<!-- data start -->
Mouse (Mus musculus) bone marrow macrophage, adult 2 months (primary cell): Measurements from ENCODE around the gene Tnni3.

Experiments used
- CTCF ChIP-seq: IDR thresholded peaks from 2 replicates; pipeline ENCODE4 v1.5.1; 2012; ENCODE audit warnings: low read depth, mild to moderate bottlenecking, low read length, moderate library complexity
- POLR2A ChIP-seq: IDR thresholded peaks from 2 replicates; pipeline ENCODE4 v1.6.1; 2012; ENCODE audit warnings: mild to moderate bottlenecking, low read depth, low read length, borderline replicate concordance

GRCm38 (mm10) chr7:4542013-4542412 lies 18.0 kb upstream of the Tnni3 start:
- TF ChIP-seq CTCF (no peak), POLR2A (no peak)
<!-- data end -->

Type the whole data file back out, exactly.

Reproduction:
Mouse (Mus musculus) bone marrow macrophage, adult 2 months (primary cell): Measurements from ENCODE around the gene Tnni3.

Experiments used
- CTCF ChIP-seq: IDR thresholded peaks from 2 replicates; pipeline ENCODE4 v1.5.1; 2012; ENCODE audit warnings: low read depth, mild to moderate bottlenecking, low read length, moderate library complexity
- POLR2A ChIP-seq: IDR thresholded peaks from 2 replicates; pipeline ENCODE4 v1.6.1; 2012; ENCODE audit warnings: mild to moderate bottlenecking, low read depth, low read length, borderline replicate concordance

GRCm38 (mm10) chr7:4542013-4542412 lies 18.0 kb upstream of the Tnni3 start:
- TF ChIP-seq CTCF (no peak), POLR2A (no peak)